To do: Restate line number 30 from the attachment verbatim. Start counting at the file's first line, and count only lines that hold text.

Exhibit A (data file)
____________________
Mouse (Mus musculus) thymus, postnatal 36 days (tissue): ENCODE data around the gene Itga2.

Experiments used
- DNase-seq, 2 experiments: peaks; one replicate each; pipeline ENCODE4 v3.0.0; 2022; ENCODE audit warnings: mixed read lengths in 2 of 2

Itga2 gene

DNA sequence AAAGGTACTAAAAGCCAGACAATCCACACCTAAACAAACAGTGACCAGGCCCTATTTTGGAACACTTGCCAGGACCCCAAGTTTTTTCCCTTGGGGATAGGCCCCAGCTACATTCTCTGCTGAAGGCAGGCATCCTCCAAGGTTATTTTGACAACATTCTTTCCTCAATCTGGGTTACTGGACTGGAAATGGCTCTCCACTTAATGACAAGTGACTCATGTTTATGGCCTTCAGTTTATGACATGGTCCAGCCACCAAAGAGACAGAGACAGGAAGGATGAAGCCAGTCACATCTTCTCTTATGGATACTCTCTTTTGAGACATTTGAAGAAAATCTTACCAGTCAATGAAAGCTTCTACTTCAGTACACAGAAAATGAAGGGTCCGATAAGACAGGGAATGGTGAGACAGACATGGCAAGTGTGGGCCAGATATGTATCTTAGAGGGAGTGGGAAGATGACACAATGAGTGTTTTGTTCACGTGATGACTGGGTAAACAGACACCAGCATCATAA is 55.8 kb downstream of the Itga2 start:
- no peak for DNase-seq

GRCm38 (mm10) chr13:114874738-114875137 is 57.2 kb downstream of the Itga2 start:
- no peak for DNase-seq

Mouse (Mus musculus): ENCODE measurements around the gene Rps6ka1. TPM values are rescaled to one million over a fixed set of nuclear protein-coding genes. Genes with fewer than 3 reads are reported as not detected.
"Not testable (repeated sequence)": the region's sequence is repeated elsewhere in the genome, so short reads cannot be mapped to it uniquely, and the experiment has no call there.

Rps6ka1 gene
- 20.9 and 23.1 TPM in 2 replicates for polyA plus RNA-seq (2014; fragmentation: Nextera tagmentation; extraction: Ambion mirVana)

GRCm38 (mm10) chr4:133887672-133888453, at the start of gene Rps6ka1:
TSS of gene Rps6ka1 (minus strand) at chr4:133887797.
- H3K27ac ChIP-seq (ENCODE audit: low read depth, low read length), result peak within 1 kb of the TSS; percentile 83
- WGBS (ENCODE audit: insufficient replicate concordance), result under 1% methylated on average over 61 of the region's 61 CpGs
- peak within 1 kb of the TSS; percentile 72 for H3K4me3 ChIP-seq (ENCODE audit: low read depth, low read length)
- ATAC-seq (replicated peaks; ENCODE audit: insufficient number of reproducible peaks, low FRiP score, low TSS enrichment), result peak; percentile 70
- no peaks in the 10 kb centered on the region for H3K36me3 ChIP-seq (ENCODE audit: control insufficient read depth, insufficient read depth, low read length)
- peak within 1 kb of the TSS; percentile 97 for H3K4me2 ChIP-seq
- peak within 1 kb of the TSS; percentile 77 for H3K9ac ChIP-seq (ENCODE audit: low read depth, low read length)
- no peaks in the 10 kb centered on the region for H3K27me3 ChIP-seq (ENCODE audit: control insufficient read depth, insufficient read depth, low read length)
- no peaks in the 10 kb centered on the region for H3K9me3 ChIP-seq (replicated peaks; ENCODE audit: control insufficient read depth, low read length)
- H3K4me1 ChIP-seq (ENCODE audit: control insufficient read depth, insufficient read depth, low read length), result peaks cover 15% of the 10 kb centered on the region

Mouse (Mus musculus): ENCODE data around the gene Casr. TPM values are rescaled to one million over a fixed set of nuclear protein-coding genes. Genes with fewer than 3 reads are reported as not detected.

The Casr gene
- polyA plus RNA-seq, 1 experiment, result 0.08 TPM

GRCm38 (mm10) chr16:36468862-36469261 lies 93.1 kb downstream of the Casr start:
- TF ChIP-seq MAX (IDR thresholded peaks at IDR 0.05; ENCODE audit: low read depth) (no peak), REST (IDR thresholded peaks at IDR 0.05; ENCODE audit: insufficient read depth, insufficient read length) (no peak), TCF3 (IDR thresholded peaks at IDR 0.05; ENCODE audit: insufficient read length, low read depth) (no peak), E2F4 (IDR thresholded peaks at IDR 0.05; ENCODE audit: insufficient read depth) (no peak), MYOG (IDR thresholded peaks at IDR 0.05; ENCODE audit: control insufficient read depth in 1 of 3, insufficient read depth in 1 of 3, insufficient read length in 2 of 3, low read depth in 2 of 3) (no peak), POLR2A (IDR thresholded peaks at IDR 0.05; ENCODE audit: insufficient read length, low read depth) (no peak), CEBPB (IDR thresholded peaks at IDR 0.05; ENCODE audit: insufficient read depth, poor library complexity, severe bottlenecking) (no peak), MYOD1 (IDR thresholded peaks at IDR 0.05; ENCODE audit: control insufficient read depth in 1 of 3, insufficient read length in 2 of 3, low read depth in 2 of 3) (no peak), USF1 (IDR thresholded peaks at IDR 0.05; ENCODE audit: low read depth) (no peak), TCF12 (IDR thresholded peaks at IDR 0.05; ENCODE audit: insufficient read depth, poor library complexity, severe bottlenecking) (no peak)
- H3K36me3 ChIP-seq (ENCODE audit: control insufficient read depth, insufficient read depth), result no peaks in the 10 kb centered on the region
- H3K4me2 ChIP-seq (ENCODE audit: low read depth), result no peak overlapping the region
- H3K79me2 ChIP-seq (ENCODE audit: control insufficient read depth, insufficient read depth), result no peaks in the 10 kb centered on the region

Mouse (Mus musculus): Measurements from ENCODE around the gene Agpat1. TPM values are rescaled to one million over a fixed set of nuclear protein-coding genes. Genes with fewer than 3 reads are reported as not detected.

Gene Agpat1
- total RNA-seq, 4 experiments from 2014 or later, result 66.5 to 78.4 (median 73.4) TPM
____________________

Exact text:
- H3K36me3 ChIP-seq (ENCODE audit: control insufficient read depth, insufficient read depth), result no peaks in the 10 kb centered on the region